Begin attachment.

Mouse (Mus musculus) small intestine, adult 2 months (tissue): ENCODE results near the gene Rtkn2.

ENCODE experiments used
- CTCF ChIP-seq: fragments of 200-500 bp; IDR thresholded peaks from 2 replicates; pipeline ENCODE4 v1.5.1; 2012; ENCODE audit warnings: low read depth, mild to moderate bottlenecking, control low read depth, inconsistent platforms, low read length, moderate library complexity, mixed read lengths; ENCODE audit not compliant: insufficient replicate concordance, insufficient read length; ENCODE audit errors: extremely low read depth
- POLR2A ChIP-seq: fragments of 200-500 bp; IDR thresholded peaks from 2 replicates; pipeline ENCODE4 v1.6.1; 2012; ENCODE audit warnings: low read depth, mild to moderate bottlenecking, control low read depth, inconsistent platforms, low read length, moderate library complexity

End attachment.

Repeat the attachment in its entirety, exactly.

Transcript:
Mouse (Mus musculus) small intestine, adult 2 months (tissue): ENCODE results near the gene Rtkn2.

ENCODE experiments used
- CTCF ChIP-seq: fragments of 200-500 bp; IDR thresholded peaks from 2 replicates; pipeline ENCODE4 v1.5.1; 2012; ENCODE audit warnings: low read depth, mild to moderate bottlenecking, control low read depth, inconsistent platforms, low read length, moderate library complexity, mixed read lengths; ENCODE audit not compliant: insufficient replicate concordance, insufficient read length; ENCODE audit errors: extremely low read depth
- POLR2A ChIP-seq: fragments of 200-500 bp; IDR thresholded peaks from 2 replicates; pipeline ENCODE4 v1.6.1; 2012; ENCODE audit warnings: low read depth, mild to moderate bottlenecking, control low read depth, inconsistent platforms, low read length, moderate library complexity